• Pregnant Meghan Markle Is Likely to Take These Steps for Protection Against Zika

    There's no vaccine yet to protect pregnant women and their unborn babies from the Zika virus.
    by Rachel Perez .
  • Yes, the Internet called it all right when at least a month before it was officially announced, many followers of Meghan Markle, the Duchess of Sussex, began to wonder if she was pregnant especially after she wore the blue dress above to a charity gala last September 7.

    And the pregnancy speculation went into overdrive when she chose to wear this blue long coat, which she did not take off, at the royal wedding of Princess Eugenie, a cousin of her husband, Prince Harry. By the time Kensington Palace announced her pregnancy yesterday, October 15, everyone was going "I knew it!"

    Many people didn't believe the pregnancy rumors before it was announced because the couple were on a 16-day tour of Australia, Fiji, the Kingdom of Tonga and New Zealand. In fact, the announcement happened just a few hours after they landed in Sydney. They doubted the couple would endanger the duchess' condition by visiting Fiji and Tonga — the World Health Organization (WHO) and the U.S. Centers for Disease Control and Prevention (CDC) in the United States have advised against travel to both islands if you are pregnant.

    The reason? The CDC classifies Fiji and Tonga as "areas with risk of Zika infection." CNN reported that "WHO places Tonga in risk category 1, an area with new introduction or ongoing transmission, and Fiji in category 2, an area of evidence of the virus circulating before 2015 or ongoing transmission." It should be noted that the WHO Zika virus country classification scheme is under review and revision.

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    According to People Meghan and Prince Harry sought medical advice about Zika before finalizing their trip schedule. And by all accounts, they are still going ahead with their original itinerary. So is there really something to be worried about? Yes, but there are ways to minimize risks.

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    What is Zika and why are pregnant women most at risk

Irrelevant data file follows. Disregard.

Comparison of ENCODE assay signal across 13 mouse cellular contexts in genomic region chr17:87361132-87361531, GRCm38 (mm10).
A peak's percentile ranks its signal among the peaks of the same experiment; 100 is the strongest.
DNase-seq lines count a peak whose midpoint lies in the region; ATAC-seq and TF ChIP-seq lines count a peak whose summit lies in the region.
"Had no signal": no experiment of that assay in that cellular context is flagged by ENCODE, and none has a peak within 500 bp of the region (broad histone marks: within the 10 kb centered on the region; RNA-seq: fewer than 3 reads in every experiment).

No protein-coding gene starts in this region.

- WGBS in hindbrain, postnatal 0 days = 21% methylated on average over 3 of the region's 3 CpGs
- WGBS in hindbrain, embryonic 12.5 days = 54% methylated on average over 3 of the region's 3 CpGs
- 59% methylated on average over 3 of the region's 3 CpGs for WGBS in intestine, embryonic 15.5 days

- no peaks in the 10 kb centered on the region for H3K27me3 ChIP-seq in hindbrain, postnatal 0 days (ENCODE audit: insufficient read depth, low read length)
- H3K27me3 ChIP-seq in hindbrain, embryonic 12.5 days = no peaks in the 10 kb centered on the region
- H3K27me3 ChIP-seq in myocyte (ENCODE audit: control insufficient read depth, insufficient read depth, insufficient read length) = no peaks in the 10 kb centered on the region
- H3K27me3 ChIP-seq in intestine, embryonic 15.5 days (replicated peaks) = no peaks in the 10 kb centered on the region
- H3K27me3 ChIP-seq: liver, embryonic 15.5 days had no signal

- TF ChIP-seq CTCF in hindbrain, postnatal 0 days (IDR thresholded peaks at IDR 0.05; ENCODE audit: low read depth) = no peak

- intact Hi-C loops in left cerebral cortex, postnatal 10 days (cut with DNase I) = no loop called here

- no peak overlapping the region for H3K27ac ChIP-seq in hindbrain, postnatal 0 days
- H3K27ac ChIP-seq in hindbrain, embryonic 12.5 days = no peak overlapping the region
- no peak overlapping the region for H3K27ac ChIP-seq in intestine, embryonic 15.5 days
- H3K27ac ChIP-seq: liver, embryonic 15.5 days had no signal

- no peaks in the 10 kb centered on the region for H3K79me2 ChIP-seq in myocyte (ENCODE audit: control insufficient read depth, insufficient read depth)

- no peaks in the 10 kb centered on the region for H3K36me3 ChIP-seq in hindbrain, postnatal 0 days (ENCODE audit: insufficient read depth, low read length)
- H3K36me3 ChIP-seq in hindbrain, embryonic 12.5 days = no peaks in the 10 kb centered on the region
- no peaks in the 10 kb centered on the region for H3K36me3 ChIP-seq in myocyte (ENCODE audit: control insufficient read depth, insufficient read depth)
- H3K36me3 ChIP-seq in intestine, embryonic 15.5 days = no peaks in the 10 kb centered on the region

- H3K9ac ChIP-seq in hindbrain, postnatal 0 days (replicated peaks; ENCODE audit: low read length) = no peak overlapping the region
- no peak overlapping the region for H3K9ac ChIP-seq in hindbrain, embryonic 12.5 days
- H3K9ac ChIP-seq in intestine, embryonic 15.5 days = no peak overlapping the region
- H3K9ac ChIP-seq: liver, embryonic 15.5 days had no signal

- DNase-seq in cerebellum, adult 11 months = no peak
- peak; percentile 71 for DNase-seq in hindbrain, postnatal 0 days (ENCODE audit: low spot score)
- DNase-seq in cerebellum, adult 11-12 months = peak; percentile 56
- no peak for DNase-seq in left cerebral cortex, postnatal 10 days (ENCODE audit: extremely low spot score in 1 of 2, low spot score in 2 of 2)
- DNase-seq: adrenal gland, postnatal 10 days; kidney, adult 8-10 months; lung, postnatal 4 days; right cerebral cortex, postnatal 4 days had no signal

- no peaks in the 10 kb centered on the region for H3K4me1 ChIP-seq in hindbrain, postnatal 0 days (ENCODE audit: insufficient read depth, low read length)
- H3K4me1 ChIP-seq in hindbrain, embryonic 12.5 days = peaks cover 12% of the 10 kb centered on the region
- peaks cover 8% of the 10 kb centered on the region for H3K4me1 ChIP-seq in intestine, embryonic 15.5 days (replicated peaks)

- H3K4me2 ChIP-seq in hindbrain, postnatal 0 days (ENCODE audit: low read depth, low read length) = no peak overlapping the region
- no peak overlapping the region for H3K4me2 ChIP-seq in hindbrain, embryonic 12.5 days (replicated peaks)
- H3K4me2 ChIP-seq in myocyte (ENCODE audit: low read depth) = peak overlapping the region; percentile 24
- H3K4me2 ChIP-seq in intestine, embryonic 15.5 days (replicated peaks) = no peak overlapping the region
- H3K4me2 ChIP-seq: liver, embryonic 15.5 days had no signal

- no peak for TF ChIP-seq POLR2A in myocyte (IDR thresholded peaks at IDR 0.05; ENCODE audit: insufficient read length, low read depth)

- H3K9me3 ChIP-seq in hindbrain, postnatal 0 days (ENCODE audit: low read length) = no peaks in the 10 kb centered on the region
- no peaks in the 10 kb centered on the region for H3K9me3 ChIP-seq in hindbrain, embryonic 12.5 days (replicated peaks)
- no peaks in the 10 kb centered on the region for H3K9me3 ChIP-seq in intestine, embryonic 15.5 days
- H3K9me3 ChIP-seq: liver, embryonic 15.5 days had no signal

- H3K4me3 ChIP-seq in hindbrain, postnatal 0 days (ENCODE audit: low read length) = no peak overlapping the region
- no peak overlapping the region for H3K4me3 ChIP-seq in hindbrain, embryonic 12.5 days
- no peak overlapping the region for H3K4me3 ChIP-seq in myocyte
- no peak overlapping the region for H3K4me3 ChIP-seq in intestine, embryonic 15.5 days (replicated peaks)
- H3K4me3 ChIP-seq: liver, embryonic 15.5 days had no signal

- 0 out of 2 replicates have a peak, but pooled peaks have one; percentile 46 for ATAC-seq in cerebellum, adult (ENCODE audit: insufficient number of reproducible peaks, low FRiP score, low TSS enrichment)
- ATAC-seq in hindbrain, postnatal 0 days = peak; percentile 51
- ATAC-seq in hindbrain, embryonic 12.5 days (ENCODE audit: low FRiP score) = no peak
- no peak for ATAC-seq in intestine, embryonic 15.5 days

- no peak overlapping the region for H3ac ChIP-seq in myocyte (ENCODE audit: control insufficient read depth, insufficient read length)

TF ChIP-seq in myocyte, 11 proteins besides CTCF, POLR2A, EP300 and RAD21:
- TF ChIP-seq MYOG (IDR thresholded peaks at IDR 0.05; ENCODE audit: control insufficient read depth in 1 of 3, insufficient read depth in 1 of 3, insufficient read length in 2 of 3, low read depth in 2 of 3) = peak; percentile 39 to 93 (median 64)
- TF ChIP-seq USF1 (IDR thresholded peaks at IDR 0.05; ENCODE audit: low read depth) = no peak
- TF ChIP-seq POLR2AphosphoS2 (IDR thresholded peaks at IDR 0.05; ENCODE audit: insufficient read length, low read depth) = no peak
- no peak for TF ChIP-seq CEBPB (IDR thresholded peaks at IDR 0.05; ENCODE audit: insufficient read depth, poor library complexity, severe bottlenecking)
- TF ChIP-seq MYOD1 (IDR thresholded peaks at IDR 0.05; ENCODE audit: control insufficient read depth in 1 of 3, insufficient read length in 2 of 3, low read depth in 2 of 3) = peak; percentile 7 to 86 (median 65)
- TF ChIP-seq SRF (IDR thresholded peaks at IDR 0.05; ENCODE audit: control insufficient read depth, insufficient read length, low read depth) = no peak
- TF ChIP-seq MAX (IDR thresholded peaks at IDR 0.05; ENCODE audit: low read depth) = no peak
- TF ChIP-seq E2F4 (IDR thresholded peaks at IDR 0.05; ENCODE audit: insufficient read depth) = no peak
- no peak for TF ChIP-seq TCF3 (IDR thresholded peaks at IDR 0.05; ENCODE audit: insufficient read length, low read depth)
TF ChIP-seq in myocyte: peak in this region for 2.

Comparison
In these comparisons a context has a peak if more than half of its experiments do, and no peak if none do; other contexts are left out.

The Zika virus is similar to dengue and chikungunya, as it is spread from one person to another by the same type of mosquitos. Studies have shown that the virus can also be passed on from male to female via sexual intercourse, and is also most likely spread through blood transfusion.

    Symptoms include rashes, red eyes, joint pains, and fevers. In 2015, South America and The Pacific Islands reported outbreaks of the virus and believed it to be the cause of an increasing number of babies born with microcephaly, a condition where a baby has an abnormally small head.

    Studies have also confirmed that when a pregnant woman is infected, the virus can be passed on to her unborn baby and indeed can cause not only microcephaly, but also miscarriage, stillbirth, and other birth defects and neurological conditions.

    There is still no vaccine to combat Zika.

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    How the pregnant royal can protect herself from Zika

    Here are some of the most recommended ways to protect against Zika from the CDC and WHO.

    Apply insect repellent.

    The WHO recommends pregnant women and their partners to use insect repellents that contain DEET (full chemical name N,N-diethyl-meta-toluamide). It's the most effective against keeping mosquitoes away, until even four hours after application. It's safe for pregnant women, as recommended by the CDC.

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    Other ingredients to look for in insect repellents are KBR 3023 and IR 3535 (picaridin and icaridin), with both also tagged by the WHO as safe for pregnant. Always check the product label and follow instructions how to use them (i.e., when to reapply, if needed) for maximum protection.

    Wear protective clothing.

    Choose long-sleeved shirts and long pants, and if possible, clothes that are not too loose that a mosquito cannot fly in between skin and fabric and not too tight that a mosquito bite through. The CDC also suggests treating your clothing and gear with permethrin or buying pre-treated items.

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    Sleep in contained rooms.

    Sleep quarters should be in a screened-in or air-conditioned room. If not, they should use bed nets to keep mosquitoes away. Authorities should also make sure the places they will be visiting have been cleared of mosquito breeding grounds.

    Abstain from sex.

    The couple should also wear contraception such as a condom in case they'd want to get busy under the sheets. The virus can spread through unprotected sex. If there is no contraception, experts recommend abstaining from sex for at least six months or the entire duration of the pregnancy.

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